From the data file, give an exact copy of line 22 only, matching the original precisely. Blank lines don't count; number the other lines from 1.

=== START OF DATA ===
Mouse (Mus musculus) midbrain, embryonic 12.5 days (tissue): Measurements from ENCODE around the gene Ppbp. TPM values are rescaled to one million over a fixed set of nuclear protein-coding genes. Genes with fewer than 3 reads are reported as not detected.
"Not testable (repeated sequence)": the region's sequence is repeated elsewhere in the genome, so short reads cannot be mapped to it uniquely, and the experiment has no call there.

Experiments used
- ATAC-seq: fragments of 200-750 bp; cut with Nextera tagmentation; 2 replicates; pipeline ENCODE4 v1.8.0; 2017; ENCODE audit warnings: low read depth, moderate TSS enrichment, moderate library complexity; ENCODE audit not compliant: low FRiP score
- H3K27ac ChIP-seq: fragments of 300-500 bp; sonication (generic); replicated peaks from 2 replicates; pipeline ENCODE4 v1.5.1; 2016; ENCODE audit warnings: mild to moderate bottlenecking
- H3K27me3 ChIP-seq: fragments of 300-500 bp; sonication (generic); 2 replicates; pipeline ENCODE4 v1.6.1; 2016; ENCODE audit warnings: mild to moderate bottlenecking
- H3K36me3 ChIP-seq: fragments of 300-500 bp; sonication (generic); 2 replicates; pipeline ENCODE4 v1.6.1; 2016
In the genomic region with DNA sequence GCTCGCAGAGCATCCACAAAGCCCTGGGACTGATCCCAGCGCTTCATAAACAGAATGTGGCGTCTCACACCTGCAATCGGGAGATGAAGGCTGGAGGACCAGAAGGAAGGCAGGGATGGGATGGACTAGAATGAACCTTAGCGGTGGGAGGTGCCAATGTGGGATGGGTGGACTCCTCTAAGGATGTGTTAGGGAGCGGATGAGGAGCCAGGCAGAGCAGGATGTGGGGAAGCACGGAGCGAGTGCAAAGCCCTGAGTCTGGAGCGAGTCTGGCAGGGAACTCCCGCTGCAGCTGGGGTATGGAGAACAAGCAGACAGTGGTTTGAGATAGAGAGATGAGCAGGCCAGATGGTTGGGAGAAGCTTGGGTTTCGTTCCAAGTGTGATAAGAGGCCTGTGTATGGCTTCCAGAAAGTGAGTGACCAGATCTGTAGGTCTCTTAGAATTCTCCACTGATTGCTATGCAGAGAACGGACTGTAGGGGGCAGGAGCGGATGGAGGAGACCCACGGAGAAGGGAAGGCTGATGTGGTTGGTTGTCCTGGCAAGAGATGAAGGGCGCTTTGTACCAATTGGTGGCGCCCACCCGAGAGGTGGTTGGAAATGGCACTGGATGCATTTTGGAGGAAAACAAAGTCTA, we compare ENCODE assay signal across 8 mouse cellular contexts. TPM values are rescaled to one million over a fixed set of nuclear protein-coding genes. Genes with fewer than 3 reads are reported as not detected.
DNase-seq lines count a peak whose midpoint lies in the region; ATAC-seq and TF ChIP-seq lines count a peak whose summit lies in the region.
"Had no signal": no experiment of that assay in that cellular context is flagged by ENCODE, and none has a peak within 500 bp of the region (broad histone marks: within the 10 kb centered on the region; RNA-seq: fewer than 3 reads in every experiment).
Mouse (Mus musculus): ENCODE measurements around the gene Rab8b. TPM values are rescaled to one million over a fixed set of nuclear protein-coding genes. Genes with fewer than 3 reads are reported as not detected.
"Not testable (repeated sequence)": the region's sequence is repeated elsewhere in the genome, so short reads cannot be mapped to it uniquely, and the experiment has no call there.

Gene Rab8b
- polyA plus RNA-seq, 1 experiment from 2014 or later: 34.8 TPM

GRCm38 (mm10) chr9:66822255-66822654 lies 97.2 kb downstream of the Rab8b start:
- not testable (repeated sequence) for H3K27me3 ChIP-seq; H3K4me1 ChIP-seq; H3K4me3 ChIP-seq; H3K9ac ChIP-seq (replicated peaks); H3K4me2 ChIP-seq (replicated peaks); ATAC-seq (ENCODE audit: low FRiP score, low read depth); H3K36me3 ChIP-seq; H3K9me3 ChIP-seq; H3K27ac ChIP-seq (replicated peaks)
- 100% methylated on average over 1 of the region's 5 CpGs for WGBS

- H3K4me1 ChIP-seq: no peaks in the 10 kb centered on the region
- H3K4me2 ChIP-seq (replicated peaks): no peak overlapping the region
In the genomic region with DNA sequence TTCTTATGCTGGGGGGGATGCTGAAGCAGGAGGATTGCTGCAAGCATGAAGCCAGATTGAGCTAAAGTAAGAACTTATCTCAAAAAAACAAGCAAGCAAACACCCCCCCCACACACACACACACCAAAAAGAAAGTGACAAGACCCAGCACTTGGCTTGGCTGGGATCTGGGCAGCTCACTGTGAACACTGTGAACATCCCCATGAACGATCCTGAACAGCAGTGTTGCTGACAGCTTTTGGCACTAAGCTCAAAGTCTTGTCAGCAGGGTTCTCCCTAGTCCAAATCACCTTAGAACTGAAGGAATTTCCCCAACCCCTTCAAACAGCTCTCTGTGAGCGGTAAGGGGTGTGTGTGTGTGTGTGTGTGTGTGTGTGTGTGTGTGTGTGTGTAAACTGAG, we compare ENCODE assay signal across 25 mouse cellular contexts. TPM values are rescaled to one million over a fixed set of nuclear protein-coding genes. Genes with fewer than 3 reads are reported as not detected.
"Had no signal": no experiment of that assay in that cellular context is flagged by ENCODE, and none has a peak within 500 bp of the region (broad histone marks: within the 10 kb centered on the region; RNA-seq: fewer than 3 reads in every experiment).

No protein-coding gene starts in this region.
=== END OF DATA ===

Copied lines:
No protein-coding gene starts in this region.